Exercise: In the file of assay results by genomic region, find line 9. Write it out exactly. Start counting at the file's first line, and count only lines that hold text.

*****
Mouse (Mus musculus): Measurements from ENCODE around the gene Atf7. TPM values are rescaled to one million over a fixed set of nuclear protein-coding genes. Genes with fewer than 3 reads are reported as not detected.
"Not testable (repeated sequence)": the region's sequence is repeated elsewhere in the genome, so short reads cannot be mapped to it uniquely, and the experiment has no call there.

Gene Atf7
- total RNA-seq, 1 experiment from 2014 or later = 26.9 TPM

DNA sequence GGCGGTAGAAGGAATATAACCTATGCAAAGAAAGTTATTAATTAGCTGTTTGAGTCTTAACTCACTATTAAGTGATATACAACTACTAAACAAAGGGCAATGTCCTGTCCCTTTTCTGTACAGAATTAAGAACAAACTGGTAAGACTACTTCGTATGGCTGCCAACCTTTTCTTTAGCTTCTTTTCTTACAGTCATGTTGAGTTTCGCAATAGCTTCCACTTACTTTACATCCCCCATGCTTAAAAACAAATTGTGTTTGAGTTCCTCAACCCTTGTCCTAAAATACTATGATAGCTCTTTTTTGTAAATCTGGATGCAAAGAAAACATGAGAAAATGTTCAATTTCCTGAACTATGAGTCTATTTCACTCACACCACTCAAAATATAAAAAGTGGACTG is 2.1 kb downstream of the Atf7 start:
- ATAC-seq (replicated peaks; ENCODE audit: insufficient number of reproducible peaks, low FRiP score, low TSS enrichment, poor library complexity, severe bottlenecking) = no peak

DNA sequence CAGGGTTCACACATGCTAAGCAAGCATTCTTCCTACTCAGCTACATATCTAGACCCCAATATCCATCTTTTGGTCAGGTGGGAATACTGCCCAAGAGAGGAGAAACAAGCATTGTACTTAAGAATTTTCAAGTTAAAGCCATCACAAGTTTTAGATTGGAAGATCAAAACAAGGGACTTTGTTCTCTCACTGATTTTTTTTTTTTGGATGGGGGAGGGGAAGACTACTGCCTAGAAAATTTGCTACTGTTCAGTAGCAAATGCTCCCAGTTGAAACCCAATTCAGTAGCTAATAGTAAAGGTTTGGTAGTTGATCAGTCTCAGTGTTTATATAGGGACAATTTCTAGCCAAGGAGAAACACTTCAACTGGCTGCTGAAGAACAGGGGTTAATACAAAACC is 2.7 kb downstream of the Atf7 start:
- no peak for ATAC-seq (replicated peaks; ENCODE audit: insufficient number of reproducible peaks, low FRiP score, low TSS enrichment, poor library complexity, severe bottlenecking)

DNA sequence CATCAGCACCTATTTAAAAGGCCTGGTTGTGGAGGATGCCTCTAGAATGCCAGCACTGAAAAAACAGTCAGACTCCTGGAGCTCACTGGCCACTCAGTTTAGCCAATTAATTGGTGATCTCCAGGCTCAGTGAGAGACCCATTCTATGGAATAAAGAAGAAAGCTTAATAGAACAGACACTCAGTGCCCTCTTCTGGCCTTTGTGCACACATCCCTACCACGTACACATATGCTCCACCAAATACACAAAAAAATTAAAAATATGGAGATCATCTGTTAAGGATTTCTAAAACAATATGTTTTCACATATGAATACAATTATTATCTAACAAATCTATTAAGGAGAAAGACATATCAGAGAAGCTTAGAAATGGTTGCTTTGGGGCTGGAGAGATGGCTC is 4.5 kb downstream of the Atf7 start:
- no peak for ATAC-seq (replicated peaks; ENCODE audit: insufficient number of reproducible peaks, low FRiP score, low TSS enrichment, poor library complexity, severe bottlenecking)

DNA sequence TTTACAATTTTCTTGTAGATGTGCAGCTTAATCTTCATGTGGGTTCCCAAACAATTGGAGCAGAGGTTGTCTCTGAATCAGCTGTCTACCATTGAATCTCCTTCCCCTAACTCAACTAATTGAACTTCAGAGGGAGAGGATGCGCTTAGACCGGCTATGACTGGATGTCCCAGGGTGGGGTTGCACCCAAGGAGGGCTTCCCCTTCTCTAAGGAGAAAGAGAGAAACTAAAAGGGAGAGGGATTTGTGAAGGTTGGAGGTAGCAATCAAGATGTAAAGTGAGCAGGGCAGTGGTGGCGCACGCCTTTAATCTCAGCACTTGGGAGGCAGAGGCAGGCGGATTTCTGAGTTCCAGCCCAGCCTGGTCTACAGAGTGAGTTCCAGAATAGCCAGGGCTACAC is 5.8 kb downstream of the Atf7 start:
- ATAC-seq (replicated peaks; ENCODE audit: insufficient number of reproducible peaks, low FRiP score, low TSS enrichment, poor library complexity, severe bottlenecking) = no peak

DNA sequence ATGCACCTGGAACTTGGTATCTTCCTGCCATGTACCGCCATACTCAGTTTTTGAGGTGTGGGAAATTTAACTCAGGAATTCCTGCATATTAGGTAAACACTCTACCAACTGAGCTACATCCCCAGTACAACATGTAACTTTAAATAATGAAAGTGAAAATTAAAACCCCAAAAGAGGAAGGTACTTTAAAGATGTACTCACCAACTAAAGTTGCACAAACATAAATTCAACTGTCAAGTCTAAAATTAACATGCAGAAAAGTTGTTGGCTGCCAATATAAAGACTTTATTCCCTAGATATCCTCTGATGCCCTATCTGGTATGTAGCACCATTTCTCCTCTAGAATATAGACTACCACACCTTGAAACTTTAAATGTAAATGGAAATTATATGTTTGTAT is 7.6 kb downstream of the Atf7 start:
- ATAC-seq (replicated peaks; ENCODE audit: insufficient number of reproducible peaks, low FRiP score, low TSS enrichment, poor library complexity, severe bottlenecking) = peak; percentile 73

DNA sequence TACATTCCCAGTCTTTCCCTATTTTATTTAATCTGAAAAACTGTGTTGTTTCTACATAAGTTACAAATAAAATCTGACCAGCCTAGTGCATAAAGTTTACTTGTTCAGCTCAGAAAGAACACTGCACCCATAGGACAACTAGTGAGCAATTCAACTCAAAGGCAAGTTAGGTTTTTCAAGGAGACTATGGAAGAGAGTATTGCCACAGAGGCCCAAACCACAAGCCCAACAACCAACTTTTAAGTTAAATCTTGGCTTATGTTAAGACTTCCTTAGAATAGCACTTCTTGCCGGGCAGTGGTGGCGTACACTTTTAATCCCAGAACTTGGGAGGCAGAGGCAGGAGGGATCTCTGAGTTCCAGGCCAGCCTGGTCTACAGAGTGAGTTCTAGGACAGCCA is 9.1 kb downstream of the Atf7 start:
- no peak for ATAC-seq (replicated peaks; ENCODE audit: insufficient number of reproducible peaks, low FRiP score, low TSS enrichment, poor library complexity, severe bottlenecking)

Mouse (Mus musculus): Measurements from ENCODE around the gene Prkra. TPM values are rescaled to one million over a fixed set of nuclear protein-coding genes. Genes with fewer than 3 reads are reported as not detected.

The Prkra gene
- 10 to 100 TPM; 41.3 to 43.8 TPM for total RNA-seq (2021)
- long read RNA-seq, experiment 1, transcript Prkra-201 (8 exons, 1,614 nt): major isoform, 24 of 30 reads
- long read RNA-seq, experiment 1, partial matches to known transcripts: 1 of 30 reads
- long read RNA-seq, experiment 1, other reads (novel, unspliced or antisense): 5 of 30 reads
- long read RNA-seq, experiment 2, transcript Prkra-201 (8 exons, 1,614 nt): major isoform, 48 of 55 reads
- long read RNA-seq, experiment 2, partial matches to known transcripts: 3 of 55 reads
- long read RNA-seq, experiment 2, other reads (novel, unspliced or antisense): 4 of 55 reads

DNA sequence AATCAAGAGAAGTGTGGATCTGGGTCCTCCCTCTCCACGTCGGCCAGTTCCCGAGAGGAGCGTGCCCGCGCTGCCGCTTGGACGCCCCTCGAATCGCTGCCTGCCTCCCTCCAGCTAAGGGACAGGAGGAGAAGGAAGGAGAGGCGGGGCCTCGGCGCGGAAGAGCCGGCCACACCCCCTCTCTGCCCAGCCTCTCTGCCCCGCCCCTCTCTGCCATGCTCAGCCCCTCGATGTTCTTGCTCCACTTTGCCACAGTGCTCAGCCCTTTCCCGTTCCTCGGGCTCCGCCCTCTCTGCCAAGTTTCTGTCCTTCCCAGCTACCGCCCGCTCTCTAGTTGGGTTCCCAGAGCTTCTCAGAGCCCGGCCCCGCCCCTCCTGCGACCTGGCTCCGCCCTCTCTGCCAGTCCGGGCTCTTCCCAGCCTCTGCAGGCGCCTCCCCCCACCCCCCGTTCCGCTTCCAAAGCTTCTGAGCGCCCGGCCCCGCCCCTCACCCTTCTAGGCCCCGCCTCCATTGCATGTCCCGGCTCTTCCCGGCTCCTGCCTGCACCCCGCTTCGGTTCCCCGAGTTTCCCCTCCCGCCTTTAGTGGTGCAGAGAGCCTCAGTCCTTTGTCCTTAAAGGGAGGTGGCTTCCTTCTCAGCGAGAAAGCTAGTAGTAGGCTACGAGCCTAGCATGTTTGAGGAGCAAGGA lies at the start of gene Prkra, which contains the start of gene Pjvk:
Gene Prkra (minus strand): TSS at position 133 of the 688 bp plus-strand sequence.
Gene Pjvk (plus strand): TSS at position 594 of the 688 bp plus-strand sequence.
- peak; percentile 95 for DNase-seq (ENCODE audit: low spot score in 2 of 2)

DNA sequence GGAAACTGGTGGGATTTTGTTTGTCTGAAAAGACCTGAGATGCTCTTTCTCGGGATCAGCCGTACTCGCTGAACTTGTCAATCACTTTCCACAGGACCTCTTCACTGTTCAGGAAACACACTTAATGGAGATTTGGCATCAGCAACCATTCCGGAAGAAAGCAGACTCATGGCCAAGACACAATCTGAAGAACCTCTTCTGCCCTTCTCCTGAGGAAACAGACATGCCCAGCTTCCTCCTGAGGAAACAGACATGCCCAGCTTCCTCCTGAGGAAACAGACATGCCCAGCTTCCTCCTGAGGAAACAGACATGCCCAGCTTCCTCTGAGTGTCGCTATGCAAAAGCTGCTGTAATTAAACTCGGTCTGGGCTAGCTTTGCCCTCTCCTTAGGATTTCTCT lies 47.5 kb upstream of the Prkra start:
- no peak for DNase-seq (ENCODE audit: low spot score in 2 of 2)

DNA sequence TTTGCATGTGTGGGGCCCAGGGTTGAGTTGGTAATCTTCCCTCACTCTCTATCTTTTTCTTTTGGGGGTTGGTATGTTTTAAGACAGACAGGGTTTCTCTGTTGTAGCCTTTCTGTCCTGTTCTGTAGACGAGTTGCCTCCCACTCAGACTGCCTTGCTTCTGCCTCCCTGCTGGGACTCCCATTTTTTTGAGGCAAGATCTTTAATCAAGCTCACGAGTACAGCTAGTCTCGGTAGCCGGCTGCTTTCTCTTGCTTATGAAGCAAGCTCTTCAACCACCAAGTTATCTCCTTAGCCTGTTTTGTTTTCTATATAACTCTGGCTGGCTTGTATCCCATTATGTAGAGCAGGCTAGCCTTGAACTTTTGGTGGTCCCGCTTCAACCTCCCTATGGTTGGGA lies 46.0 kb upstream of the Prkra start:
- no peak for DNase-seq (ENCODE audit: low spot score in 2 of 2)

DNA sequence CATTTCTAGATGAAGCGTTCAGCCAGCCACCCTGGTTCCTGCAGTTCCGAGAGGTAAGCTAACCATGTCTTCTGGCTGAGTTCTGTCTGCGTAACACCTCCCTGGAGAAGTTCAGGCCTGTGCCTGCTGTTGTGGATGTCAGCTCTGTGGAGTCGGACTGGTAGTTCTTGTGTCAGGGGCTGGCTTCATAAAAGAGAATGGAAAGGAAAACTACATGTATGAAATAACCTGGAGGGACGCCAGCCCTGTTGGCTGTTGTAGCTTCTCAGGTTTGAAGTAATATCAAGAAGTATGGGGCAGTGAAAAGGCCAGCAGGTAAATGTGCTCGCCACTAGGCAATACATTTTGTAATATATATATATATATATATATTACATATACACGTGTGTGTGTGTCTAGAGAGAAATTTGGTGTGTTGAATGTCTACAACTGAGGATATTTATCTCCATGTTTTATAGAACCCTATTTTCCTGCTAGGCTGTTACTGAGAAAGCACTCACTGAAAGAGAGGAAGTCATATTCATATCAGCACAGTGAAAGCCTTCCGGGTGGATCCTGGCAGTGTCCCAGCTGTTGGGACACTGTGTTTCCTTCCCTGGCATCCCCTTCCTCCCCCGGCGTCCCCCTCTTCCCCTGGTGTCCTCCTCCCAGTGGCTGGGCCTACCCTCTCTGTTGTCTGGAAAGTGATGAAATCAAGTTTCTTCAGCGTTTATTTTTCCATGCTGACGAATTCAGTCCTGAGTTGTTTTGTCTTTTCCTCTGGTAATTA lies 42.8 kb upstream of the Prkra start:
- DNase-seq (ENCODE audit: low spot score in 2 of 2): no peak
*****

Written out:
DNA sequence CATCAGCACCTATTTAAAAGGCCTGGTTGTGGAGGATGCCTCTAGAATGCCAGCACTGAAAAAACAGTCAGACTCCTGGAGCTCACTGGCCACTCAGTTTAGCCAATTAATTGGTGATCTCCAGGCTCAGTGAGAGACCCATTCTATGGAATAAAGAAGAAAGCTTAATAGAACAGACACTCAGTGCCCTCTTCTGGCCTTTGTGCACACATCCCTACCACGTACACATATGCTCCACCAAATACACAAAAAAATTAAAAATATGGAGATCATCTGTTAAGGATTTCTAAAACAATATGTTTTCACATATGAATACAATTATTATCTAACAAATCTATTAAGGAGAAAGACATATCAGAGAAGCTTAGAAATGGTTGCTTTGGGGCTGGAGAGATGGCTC is 4.5 kb downstream of the Atf7 start: